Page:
by M. Kenneth Lyon

This content is part of a series.

Living a Satisfied Life (6 of 7)
Series: Home Improvement
M. Kenneth Lyon
Philippians 4:15-20
May 30, 1999

Some of you have seen the movie. I invite all of you to engage it with me. The opening scene is the American flag waving in the breeze. And then that scene dissolves as the image of an older man appears, early 70's. He is walking with a deliberate, if somewhat unsteady pace. About 10 paces behind him is a small group of people, obviously his family--his wife, a son, daughter-in- law, their 3 daughters, and youngest child, a boy. His pace quickens as he turns the corner, and then he stops. There before him stretched out what seems like toward the entire horizon are rows upon rows of white crosses planted in the well-manicured green grass. It's just off the beach of Normandy, a military cemetery. He regains his composure long enough to begin walking. He is looking for something in particular. Though all of the crosses mean something to him, there is one he must find; and when he finds it, he falls to his knees, overcome with emotion, remembering, remembering, remembering. The camera begins to focus on his eyes.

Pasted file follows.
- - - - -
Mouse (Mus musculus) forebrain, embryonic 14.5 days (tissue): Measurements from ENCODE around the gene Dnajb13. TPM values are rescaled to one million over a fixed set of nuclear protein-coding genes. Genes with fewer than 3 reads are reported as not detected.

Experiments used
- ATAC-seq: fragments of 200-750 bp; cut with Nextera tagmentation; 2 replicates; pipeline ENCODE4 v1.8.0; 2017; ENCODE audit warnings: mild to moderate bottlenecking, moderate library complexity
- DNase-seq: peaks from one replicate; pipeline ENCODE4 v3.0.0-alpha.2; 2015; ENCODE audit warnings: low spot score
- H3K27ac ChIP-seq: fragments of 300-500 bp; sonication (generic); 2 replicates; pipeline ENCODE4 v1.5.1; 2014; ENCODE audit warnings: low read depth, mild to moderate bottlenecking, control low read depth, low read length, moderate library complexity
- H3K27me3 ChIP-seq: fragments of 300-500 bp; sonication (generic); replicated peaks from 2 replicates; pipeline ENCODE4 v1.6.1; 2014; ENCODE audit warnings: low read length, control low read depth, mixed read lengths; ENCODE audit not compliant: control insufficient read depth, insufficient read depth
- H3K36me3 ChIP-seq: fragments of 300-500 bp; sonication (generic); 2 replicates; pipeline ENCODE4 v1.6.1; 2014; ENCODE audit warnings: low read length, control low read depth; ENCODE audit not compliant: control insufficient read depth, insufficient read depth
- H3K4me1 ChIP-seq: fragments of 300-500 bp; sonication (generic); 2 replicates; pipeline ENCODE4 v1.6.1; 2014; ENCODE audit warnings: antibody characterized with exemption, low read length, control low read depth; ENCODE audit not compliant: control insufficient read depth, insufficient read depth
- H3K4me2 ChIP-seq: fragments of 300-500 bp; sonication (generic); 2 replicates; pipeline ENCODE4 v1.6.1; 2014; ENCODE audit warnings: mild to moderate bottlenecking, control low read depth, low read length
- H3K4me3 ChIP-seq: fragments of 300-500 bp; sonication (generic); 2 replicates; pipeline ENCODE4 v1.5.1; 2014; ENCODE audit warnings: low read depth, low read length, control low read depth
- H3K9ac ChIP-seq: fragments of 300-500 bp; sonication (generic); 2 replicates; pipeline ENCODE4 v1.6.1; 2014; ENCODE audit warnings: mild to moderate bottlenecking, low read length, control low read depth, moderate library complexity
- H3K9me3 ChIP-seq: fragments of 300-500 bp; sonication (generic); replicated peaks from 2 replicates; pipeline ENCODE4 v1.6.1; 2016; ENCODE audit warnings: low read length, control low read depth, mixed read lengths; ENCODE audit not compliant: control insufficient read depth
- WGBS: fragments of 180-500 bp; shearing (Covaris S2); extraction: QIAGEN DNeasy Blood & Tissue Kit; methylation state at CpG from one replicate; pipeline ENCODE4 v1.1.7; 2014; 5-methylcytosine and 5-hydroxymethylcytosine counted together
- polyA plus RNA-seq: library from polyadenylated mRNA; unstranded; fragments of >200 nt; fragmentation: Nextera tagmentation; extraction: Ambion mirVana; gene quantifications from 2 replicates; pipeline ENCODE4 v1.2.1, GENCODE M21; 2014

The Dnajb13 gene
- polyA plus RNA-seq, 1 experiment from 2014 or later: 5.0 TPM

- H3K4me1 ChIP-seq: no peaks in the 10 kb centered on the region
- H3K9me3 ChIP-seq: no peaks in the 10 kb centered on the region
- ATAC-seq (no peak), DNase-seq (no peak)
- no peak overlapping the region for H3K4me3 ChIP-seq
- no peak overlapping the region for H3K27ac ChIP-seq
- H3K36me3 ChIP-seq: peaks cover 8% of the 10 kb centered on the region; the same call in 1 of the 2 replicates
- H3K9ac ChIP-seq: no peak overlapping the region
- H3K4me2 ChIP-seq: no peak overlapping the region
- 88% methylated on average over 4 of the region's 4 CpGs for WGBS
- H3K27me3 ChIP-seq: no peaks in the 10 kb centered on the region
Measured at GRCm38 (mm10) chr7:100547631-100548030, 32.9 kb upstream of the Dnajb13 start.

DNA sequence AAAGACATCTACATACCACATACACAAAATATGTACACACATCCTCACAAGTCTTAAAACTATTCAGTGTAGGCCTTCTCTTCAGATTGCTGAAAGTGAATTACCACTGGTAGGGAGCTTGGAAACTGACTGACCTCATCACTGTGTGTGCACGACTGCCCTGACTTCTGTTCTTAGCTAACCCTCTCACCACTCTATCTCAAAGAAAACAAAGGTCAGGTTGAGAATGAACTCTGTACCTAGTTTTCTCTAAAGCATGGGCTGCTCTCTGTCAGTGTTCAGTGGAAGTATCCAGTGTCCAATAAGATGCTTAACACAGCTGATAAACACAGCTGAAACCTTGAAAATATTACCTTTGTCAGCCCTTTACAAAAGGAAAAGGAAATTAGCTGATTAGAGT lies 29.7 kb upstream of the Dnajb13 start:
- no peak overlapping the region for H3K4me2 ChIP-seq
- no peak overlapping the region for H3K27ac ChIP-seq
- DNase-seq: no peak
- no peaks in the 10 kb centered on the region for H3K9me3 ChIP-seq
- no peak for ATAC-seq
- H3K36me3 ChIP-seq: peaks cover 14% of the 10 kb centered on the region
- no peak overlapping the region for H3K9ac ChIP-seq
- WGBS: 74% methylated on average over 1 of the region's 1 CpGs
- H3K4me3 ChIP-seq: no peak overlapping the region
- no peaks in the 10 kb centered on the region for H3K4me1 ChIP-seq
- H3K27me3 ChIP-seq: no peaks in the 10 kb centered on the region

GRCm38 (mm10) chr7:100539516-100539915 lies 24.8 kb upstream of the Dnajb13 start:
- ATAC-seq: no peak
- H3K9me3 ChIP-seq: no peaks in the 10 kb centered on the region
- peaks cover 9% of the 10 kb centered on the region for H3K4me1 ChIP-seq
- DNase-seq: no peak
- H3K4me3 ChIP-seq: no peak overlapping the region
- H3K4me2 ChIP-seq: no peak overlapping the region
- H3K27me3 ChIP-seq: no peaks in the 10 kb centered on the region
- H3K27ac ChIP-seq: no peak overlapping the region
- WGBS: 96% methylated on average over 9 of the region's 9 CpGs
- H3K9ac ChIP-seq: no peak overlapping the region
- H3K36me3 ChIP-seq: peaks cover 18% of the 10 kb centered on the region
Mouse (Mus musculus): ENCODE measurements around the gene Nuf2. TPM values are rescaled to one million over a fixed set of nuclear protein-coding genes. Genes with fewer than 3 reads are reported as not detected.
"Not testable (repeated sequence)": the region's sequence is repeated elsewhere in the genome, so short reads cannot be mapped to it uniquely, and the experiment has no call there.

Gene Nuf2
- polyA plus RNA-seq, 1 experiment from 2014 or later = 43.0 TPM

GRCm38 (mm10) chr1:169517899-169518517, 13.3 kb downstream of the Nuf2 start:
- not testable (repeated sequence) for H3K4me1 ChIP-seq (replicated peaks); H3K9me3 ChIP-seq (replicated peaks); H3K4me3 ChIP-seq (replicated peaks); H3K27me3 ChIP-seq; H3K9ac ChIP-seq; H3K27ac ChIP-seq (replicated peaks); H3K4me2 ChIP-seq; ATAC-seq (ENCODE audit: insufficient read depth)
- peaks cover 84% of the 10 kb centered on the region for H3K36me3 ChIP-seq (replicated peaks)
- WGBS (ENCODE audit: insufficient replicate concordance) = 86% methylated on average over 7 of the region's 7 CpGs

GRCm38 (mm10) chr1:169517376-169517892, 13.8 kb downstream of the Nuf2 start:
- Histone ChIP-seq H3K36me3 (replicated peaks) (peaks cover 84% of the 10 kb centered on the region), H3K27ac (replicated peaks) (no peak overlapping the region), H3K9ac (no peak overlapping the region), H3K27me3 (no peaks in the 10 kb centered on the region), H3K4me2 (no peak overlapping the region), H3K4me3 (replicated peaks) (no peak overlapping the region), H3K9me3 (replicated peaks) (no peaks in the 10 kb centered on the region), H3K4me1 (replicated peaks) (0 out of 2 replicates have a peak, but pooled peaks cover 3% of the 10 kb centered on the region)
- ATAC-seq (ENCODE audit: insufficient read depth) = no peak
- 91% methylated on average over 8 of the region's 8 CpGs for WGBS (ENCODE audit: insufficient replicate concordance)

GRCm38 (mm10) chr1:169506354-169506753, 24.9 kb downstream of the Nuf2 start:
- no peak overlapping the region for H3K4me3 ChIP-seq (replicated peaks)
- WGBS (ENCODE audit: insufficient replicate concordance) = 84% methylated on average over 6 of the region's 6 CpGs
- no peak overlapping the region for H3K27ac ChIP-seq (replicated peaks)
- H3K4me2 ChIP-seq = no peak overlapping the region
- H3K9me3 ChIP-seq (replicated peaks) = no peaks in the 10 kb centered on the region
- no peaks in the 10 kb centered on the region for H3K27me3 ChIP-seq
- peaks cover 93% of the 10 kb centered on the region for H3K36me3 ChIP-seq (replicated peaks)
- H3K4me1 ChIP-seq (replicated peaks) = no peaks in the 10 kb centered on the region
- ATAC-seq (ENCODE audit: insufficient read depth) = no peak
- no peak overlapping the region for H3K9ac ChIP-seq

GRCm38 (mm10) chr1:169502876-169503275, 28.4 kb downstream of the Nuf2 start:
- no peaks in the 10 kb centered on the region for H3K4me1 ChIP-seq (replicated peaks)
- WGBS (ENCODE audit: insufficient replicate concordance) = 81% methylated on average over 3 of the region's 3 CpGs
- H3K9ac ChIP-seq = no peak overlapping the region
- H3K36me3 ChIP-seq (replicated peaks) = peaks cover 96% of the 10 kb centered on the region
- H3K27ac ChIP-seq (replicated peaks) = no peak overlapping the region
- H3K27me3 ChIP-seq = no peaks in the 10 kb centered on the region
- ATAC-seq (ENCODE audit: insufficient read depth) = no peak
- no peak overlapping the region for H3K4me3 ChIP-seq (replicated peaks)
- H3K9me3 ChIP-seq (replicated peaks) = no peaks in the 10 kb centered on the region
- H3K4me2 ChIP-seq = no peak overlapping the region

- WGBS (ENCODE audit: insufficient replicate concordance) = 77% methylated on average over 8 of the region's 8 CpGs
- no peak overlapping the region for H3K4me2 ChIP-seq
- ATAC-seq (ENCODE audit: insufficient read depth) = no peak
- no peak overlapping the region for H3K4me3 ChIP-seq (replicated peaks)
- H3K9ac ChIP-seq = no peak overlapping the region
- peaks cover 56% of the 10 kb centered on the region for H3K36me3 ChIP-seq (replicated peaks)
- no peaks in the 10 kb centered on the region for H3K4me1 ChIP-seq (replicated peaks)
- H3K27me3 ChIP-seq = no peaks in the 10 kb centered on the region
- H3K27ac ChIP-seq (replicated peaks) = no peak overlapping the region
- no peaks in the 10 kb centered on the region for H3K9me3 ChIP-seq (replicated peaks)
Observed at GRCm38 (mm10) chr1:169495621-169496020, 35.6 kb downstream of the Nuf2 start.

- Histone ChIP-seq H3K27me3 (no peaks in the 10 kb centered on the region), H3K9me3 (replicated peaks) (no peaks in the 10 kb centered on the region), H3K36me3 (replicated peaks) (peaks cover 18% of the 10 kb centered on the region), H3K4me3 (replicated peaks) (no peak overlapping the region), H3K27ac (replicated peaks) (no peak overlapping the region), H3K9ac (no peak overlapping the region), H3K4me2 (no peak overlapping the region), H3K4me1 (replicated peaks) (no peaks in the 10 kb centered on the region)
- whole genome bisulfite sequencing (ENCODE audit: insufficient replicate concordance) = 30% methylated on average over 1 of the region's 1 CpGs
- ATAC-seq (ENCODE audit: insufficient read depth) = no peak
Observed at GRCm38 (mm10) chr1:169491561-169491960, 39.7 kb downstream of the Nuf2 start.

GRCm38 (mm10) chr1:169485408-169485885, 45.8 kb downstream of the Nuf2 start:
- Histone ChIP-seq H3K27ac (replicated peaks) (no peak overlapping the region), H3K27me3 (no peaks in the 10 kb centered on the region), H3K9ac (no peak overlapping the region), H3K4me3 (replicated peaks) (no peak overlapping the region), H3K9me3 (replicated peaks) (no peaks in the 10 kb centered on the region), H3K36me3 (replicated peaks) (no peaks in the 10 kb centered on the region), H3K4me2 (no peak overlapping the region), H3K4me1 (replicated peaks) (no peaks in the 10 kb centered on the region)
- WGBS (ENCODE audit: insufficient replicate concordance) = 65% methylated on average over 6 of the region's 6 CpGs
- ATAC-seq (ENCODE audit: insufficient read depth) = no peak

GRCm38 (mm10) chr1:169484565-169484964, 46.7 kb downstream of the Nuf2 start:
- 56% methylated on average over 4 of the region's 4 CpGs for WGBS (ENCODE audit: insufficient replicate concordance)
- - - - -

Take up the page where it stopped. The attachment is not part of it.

Right before your eyes, he is transformed. He is taken back in history, and his eyes become those of Capt. John Miller, who is the commander of a small platoon that is going to land there on the beaches of Normandy. It is an intense fight. There are many lives lost. There are soldiers who will never be the same because they have had limbs blown away. And yet after that invasion force is complete, Capt. John Miller with his small group, now decimated by the landing at Normandy is given a new assignment. It seems that there is a young soldier by the name of Pvt. Ryan somewhere on the interior. He has had 2 brothers in the war. They have both been killed. It was the policy of the military at that time when there was only one surviving son still serving in the military, that son would be sent home so a family would not have to face the possibi ...

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